Speaking at the India Today conclave 2010, Chidambaram asked Pakistan to walk the talk on terror. If Pakistan is actually serious about cracking down on terror, especially terror aimed at India, it should provide the voice samples of terrorist handlers who were guiding the terrorists during the Mumbai attacks. At least then there is hope that Pakistan is serious about fighting the cancer of terror.
If Pakistan does not do any of this and yet calls for resumption of composite dialogue and India agrees, we would once again be let down by our political and diplomatic leadership. Then only God help India. We cannot keep raising the bar and then do a low jump.


Hours after 30-year-old Faizal Shahzad, son of a retired air vice marshal of the Pakistan Air Force, was arrested in the US, Pakistani authorities swung into action. Faizal's father-in-law and a friend were among the seven 'suspects' detained for questioning. Faizal's uncle retired as a major general in the frontier corps of the all powerful Pakistan army.

Contrast Pakistan's response to the failed terror attack at New York's Times Square with the 26/11 Mumbai terror attacks.

India caught Ajmal Amir Kasab with a smoking gun. He confessed he was a Pakistani, named his parents, village, Lashkar-e-Tayeba trainers and Hafiz Mohammad Saeed. Pakistan went into a denial mode. And to a large extent remains in denial even today.

But from Pakistan's Interior Minister Rehman Malik to foot-in-the-mouth Foreign Minister Shah Mehmood Qureshi and Pakistan's ambassador to the US Hussein Haqqani, everybody is bending over backwards to assure the US that strictest possible action will be taken against the plotters of the Times Square attack.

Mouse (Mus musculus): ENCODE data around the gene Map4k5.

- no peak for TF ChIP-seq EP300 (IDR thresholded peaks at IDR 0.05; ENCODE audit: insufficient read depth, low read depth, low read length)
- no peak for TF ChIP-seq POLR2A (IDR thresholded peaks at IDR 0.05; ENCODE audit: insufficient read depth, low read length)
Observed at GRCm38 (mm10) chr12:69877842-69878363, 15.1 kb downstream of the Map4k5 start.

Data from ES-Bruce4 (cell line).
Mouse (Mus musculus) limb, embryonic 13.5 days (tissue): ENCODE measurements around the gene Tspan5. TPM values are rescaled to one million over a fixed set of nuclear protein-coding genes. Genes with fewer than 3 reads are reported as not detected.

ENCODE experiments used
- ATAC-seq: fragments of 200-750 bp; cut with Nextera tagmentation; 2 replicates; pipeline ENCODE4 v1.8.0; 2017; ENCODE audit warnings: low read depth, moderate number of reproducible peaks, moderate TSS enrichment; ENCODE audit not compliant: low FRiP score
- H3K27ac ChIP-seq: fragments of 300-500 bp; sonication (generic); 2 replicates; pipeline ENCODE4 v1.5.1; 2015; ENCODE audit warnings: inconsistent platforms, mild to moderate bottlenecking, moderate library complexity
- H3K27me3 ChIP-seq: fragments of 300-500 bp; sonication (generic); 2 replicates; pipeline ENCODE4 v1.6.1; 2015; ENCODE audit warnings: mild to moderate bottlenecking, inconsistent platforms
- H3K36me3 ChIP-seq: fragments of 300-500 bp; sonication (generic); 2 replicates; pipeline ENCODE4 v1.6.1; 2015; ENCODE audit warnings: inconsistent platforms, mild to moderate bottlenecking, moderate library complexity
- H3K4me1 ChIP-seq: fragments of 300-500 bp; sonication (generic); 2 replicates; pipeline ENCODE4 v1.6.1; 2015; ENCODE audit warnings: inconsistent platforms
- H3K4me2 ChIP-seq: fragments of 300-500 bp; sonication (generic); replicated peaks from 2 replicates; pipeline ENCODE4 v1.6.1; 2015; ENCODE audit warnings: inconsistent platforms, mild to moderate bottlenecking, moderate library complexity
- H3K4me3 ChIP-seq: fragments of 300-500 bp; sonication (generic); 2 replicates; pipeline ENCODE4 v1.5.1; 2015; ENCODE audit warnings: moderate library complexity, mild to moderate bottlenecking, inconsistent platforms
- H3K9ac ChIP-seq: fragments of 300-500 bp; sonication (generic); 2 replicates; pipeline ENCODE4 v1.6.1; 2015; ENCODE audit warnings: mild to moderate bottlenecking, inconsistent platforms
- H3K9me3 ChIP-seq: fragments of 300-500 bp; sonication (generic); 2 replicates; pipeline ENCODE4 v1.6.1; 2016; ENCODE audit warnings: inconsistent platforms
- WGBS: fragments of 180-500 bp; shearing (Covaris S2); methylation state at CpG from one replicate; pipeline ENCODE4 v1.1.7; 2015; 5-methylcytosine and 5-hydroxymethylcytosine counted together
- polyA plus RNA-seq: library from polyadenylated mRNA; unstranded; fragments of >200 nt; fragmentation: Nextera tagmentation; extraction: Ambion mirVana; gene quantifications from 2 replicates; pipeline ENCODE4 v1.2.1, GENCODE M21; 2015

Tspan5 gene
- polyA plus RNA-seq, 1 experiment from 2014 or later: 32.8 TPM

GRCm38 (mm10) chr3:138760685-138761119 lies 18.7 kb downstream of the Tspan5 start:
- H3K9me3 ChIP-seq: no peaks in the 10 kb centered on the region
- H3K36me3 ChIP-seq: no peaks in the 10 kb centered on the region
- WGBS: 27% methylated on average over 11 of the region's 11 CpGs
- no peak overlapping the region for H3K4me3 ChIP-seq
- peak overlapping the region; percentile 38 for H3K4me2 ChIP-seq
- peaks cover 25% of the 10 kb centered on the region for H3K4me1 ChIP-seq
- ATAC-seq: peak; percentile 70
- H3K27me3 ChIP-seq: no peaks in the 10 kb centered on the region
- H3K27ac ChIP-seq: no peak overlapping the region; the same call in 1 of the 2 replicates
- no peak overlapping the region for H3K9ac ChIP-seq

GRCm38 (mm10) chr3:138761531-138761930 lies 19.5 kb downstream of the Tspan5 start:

There is a lesson here for India's Pakistan policy planners. In the US, national security and national interest are supreme. From President Barack Obama downwards, the focus is on ensuring safety of US citizens. They are answerable for every failure.

In India despite the loss of 166 precious lives, despite knowing that state actors were involved in plotting mayhem in India, despite knowing that the jihad factories are still churning out more Kasabs, the prime minister extends his hand of friendship.

Ujjwal Nikam, the special public prosecutor in the court of special judge M.L. Tahaliyani described Kasab as a snake, a demon and a killing machine. Kasab is just a product of the jihad factory where other snakes, demons and killing machines are being prepared. What is the prime minister doing to ensure that factory is shut down?

What is Shiv Shankar Menon, the national security advisor spearheading the 'talk to Pakistan initiative' doing to ensure that the CEO of the terror factory - Hafiz Saeed - is arrested and prosecuted?

Meeting of hands does not mean anything...hearts should meet. That is not possible when one heart is so full of poison. Unless India sticks to its stand of no further movement on any issue till the terror factories are shut down and its CEO, staff and products are locked up, Pakistan will continue to bite that extended hand of friendship with impunity.